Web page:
In the first month or so of articles on EKO Diena we seem to have talked a lot about forests, and neglected other types of biome, and I don’t think that we are alone in doing that. The UN on the other hand thinks, and is probably right, that we all need to pay more attention to the water covered areas of the planet.
2021 marks the official start of what the United Nations hopes is going to be a pivotal decade for the worlds’ oceans. They are putting together a huge global operation to raise awareness of the many problems that the ocean faces, and to encourage, develop, and put to good use, the scientific research that can help to find the solutions.
The not particularly catchily named UN Decade of Ocean Science for Sustainable Development has been agreed on and in planning stages since December 2017 but there still seems to be a lot to work out and to make final decisions about, including which issues they are going to prioritise and how to go about it. In October last year the project made a call for ideas for programmes and activities that can be carried out under their banner, but the official website still alludes much more to ‘planning and preparation stages’ than much actual concrete information about what they are going to be doing.
Like many large scale initiatives from international organisations, you might find it hard to find a single paragraph summary of exactly what the Decade is all about, so we will try to clear it up a bit.
The project’s motto is “The science we need for the ocean we want” and the real aim here is to encourage decision makers to invest more in ocean science and to find new solutions for tackling major global challenges like climate change.
The UN General Assembly has set out and endorsed seven planned outcomes for the Decade of Ocean Science for Sustainable Development leading up to 2030:
- A clean ocean where sources of pollution are identified and reduced or removed.
- A healthy and resilient ocean where marine ecosystems are understood, protected, restored and managed.
- A productive ocean supporting sustainable food supply and a sustainable ocean economy.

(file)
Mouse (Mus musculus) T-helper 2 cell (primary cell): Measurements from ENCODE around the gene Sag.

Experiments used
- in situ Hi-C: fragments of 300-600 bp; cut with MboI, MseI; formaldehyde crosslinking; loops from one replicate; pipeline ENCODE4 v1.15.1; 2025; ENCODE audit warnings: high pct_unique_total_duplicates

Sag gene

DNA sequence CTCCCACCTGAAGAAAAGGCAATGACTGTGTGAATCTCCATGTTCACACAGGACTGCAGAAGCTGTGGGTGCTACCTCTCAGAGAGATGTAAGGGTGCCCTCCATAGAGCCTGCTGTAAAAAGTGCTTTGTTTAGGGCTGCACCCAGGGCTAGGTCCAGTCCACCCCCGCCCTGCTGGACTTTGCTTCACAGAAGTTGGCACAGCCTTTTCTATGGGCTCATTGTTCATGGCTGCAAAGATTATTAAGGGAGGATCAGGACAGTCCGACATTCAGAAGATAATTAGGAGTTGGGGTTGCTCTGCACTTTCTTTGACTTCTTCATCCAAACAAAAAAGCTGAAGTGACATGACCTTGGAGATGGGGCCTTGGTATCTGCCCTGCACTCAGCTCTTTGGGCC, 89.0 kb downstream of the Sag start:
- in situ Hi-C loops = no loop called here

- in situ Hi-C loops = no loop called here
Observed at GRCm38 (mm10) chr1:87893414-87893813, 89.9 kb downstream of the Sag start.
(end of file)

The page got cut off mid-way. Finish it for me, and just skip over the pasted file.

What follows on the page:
- A predicted ocean where society understands and can respond to changing ocean conditions.
- A safe ocean where life and livelihoods are protected from ocean-related hazards.
- An accessible ocean with open and equitable access to data, information and technology and innovation.
- An inspiring and engaging ocean where society understands and values the ocean in relation to human wellbeing and sustainable development.
Vladimir Ryabinin, the executive secretary of the International Oceanographic Commission (IOC), a branch of UNESCO, says that “basically the ocean is in big trouble.” Speaking in a recent interview with China Dialogue ocean, Ryabinin explained: “The only ocean we can afford to have in the future is one that is scientifically managed. Historically, science has been based on curiosity and discovery. Now the world needs science that is oriented and practical and focused on solutions.”
That’s a statement that is hard to argue with, the time when we could explore, discover, and not worry about the footprint that we leave is long gone. We need to devote those energies and resources to understanding the environmental problems that we’ve already caused, how to mitigate them, and how to not create new ones.
The UN believes that this decade of ocean science will make that possible, but that we have to make the most of it, invest in open sources of data, information and technology, and come up with innovative solution over the next ten years. As Ryabinin says: “The scale is huge but it’s a once-in-a-lifetime opportunity. It’s probably the largest campaign in the history of natural sciences or social sciences.”
To find out more about what the UN Decade of Ocean Science involves, the projects they are supporting and how we can all play a part as individuals or companies, take a look at the official website: oceandecade.org